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A trader works on the floor of the New York Stock Exchange (NYSE) in New York, U.S., on Thursday, Oct. 11, 2018. U.S. stocks fell for a sixth day, extending the longest losing streak of Donald Trump's presidency, as energy shares plunged and a rally in tech failed to lift the broader market. Photographer: Michael Nagle/Bloomberg(bloomberg)
(Bloomberg) -- Stocks rose the most in six months Friday as technology shares, which led the longest rout in U.S. stocks in almost two years, bounced back to power major indexes higher. Treasuries fell, and the dollar rose with oil.
The S&P 500 Index gained 1.4 percent in the final hour of a wild up-and-down session, with trading 30 percent above average, to post its best performance since April 10. The benchmark had all but erased a morning rally that reached 1.7 percent, only to bounce higher after JPMorgan analysts said that selling forced by computer-driven strategies had likely run its course. Volatility ruled, though, with the index making another run at wiping out the gain before resuming its climb.
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Technology buoyed all the major averages, with the Nasdaq 100 Index rising 2.8 percent just two days after its worst rout since 2011. Netflix Inc. rallied 6 percent amid an “opportunistic upgrade” from analysts at Citigroup Inc. Activision Blizzard Inc. drove gains in gaming shares after releasing a new version of “Call of Duty.” The 10-year Treasury yield rose for the first time in three days, reaching 3.16 percent, though down 10 basis points for recent highs. That weighed on banks even after mostly positive earnings reports from JPMorgan Chase & Co., Citigroup Inc. and Wells Fargo & Co. The group was down almost 5.5 percent for the week.
The reasons for Friday’s rally were as varied as for the weeklong pounding. Trade data from China helped ease concerns about global growth, while signs emerged of relaxing tensions with the U.S. amid a planned meeting between the countries in November and the Treasury Department’s determination that China isn’t manipulating its currency. Relief that bank earnings weren’t bad cooled anxiety that corporate profits might not live up to lofty expectations amid higher costs from the Trump tariffs.
“Solid bank earnings, Chinese trade data and excessively oversold conditions is charging the equity rebound,” Ben Emons, chief economist at Intellectus Partners LLC, wrote in an emailed note. “All of these set in motion what you could dub as a ‘stock reflation’ trade after several days of brutal moves.”
The rally, which came after two days of market tumult, was global, with the MSCI All-Country World Index adding more than 1 percent. The MSCI Asia Pacific Index climbed from the lowest level since May 2017. European shares, however, slid into the close, with the Stoxx 600 Index turning negative to erase a gain that had reached almost 1 percent and cap its worst week since February.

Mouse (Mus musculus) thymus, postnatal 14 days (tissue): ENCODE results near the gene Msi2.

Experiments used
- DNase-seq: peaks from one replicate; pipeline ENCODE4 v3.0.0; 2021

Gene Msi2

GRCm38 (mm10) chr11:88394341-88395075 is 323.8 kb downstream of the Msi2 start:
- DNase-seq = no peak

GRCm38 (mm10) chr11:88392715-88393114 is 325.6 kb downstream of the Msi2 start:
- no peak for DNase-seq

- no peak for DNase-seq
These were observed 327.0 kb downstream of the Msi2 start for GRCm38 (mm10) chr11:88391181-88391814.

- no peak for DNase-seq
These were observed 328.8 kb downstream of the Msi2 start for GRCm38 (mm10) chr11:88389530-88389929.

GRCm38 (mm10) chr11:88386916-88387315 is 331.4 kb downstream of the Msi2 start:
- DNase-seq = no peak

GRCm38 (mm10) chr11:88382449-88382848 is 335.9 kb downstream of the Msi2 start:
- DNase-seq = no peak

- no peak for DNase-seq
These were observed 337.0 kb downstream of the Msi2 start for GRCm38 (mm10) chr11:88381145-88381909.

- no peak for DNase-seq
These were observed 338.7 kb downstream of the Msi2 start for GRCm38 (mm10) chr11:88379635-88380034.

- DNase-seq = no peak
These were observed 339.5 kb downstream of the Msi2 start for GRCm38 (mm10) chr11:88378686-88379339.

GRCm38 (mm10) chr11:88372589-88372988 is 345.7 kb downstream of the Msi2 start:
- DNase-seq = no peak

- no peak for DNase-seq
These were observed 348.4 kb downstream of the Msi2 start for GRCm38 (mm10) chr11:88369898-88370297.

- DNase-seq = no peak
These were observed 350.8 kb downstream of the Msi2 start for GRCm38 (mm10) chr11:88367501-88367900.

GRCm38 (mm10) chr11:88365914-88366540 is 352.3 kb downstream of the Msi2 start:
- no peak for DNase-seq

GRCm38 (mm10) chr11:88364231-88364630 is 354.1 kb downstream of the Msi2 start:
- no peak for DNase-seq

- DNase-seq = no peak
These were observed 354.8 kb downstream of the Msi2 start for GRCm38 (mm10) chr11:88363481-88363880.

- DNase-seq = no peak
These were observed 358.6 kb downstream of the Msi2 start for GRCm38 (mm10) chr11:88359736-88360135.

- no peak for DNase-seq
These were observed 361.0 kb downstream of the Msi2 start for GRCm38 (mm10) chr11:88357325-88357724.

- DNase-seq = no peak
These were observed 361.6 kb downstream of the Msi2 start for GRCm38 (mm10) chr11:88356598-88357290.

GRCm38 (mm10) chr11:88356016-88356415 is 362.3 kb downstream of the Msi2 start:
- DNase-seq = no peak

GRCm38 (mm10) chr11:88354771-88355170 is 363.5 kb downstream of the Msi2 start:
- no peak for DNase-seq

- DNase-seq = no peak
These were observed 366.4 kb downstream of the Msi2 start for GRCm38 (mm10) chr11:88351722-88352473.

Emerging-market stocks headed for the biggest gain in more than two years as risk appetite improved, and most developing-nation currencies advanced against the dollar. Turkey’s lira retreated from earlier gains after it was reported that a Turkish court set free U.S. Pastor Andrew Brunson after two years in jail, removing a source of tension between the countries.
Despite the strong one-day performance, the S&P 500, Nasdaq 100 and Dow Jones Industrial Average all had their worst week since March. With investors debating whether this correction has created immediate buying opportunities, earnings remain key as third-quarter reports from U.S. companies will show whether the Trump Administration’s tax breaks are still boosting corporate profits.
“We expect further volatility and possible additional down moves,” though “the bear checklist is not yet flashing red,” Pascal Blanque, chief investment office at Amundi SA, said in a client note. “The focus will be on the U.S. earnings season, so any news will be carefully assessed by the market.”
West Texas crude recovered but remained on track for the biggest weekly drop since May. The International Energy Agency cut forecasts for demand this year, but said dwindling supply will keep prices high. Gold slipped, but copper led a gauge of industrial metals higher.
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These are the main moves in markets:
- The S&P 500 rose 1.4 percent to 2,767.13, while the Nasdaq 100 jumped 2.8 percent.
- The Stoxx Europe 600 Index fell 0.3 percent, retreating from an increase of 1 percent.
- The MSCI All-Country World Index gained 1.1 percent.
- The MSCI Emerging Market Index surged 2.6 percent, the first advance in more than a week and the largest jump since March 2016.
- The Bloomberg Dollar Spot Index climbed 0.1 percent.
- The euro declined 0.3 percent to $1.1558.
- The British pound fell 0.6 percent to $1.3155
- The Japanese yen was little changed at 112.21 per dollar.
- The yield on 10-year Treasuries rose one basis point to 3.16 percent.
- Germany’s 10-year yield slid two basis point to 0.497 percent.
- Britain’s 10-year yield fell four basis points to 1.633 percent.
- The Bloomberg Commodities Index rose 0.4 percent after two days of losses.
- West Texas Intermediate crude added 0.8 percent to $71.56 a barrel.
- Gold declined 0.5 percent to $1,218.05 an ounce.
--With assistance from Cecile Vannucci, Robert Brand and Blaise Robinson.
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